In Cuba, the Internet has another name, and it fits in the palm of your hand. It is a hard drive called “El Paquete Semanal” (the Weekly Package)—a collection of one terabyte of information: shows, movies, music, PDFs, downloaded onto hard drives and distributed door-to-door and operated by its users. In the rest of the world we have Facebook. For the past thirty years, social networks have demonstrated their power and usefulness to link us together and place communications in everyone’s hands. At the same time, they have matured from being operated by the people who use them (e.g., Cuba, the WELL, BBSes), to large-scale commercial organizations operated on those users’ behalf (e.g., Facebook). As Nicholas Negroponte said: in the early days of media, the users were the inventors—now they are two separate classes.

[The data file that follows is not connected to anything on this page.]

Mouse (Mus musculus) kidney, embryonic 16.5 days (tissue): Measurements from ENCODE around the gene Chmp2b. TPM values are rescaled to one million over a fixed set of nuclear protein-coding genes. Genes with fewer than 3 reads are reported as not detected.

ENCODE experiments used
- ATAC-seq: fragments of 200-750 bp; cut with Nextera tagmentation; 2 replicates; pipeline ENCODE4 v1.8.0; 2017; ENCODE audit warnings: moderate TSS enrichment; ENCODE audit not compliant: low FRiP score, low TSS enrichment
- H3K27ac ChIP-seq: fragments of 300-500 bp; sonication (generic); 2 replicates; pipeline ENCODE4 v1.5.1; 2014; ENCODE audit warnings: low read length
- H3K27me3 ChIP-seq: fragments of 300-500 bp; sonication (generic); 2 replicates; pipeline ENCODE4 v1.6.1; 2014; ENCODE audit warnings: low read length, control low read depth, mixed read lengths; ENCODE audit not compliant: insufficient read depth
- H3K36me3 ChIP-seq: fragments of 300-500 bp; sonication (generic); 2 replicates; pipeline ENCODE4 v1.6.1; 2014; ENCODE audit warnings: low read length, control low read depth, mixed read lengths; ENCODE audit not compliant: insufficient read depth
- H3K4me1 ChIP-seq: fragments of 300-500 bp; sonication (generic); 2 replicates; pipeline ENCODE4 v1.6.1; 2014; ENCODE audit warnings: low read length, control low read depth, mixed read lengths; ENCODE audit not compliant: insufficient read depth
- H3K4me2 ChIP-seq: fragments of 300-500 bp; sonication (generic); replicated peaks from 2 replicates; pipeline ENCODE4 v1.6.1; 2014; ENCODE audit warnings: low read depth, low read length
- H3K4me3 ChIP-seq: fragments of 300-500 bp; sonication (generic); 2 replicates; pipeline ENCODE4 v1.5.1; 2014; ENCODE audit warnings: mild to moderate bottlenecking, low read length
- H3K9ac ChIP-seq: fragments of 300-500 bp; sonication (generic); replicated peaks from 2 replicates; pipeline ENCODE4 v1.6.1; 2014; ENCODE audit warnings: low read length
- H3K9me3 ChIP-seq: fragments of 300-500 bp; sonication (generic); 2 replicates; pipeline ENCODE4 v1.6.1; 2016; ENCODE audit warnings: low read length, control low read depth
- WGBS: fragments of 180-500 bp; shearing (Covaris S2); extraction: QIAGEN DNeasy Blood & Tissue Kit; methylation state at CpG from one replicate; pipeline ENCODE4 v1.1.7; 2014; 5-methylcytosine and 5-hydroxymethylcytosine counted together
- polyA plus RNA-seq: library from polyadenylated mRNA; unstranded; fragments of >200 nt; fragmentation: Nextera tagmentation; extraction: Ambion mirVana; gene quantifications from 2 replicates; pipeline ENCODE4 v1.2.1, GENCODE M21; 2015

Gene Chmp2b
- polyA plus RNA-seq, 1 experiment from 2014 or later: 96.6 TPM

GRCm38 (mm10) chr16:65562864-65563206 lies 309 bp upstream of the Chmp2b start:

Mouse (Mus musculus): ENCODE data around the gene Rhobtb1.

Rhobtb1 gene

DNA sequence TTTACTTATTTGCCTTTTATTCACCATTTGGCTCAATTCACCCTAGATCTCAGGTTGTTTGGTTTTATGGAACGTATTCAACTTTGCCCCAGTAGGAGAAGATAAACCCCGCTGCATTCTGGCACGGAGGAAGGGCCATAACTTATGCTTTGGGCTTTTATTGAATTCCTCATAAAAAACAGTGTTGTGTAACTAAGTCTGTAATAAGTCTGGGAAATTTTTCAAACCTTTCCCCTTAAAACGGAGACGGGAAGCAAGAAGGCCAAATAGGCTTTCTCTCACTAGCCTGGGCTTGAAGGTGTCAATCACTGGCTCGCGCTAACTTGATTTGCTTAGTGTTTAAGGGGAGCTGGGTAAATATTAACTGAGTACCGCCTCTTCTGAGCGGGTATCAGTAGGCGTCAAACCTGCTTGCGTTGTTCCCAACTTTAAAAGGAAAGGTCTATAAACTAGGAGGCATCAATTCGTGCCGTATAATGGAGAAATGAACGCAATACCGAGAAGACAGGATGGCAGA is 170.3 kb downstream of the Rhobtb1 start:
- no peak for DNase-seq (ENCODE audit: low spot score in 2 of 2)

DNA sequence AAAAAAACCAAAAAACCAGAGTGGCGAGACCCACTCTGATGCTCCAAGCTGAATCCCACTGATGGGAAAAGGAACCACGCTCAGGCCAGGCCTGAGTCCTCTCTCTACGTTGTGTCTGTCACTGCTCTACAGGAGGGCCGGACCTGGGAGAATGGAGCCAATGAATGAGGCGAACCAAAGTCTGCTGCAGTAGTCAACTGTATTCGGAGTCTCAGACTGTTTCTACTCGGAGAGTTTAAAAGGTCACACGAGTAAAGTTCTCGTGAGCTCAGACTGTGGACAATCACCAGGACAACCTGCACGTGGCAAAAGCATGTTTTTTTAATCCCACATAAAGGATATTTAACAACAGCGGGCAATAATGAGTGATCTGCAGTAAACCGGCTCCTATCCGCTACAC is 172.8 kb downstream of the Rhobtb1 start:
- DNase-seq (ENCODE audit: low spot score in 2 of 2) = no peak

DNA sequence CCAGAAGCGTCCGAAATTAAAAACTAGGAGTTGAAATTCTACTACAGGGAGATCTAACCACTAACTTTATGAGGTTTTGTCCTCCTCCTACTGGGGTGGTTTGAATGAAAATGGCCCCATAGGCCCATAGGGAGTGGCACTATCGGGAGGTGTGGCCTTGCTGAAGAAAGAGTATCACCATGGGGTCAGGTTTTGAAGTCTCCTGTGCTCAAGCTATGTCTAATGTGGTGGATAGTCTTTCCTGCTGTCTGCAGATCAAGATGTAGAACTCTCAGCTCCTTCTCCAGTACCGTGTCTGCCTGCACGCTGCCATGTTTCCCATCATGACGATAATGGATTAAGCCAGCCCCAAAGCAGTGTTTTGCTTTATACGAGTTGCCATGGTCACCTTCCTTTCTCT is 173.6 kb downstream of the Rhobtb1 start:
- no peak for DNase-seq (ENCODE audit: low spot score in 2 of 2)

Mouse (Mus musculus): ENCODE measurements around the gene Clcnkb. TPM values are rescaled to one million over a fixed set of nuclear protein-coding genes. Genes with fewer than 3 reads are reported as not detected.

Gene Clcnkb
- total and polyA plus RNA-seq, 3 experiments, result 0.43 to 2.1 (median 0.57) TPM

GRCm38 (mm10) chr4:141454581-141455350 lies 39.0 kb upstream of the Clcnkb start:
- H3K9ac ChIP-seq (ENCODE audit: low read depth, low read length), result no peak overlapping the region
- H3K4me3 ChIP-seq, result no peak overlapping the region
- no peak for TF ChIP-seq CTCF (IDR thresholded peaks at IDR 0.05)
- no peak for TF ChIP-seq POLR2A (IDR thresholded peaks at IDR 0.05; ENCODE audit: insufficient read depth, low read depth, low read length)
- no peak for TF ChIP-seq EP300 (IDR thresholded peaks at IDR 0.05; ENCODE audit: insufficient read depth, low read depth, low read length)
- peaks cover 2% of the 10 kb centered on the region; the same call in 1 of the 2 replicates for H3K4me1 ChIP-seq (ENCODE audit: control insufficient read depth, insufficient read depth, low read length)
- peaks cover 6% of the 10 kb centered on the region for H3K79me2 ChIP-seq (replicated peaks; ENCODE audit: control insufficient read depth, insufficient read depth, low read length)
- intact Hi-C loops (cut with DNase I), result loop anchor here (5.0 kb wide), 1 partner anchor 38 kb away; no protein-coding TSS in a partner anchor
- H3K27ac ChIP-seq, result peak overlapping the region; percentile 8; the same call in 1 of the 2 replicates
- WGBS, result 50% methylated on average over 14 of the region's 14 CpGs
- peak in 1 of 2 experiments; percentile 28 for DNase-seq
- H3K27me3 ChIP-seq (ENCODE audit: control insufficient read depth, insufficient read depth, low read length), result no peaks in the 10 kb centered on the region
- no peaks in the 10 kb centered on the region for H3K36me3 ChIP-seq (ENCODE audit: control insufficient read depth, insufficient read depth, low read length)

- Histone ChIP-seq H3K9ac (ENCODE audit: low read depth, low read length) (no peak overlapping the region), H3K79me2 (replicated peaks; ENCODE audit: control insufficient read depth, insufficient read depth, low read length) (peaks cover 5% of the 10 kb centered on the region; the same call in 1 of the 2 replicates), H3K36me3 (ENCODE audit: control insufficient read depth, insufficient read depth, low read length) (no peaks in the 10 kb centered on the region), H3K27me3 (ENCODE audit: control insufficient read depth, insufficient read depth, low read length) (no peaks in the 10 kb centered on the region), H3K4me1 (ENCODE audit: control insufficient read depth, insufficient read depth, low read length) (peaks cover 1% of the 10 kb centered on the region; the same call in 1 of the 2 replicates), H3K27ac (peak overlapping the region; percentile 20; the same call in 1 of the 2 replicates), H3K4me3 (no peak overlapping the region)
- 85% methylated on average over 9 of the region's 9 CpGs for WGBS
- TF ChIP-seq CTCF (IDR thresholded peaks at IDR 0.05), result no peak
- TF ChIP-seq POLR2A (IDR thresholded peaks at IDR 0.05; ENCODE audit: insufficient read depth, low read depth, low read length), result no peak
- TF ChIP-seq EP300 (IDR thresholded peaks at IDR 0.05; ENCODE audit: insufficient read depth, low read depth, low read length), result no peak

The central question addressed in this thesis is whether the design and underlying technology of entry points to a network change the way people interact with it and the experience they have. To explore this question, we designed and engineered a set of playful physical objects which function as nodes of a hyper-local network. Information bestowed upon this network remains within these nodes, cryptographically secure, and accessible only to local community members who are aware of the network's existence and mode of operation. This network was tested by deploying the node-objects in four real world locations, where participants could leave and retrieve audio messages from and to the nodes.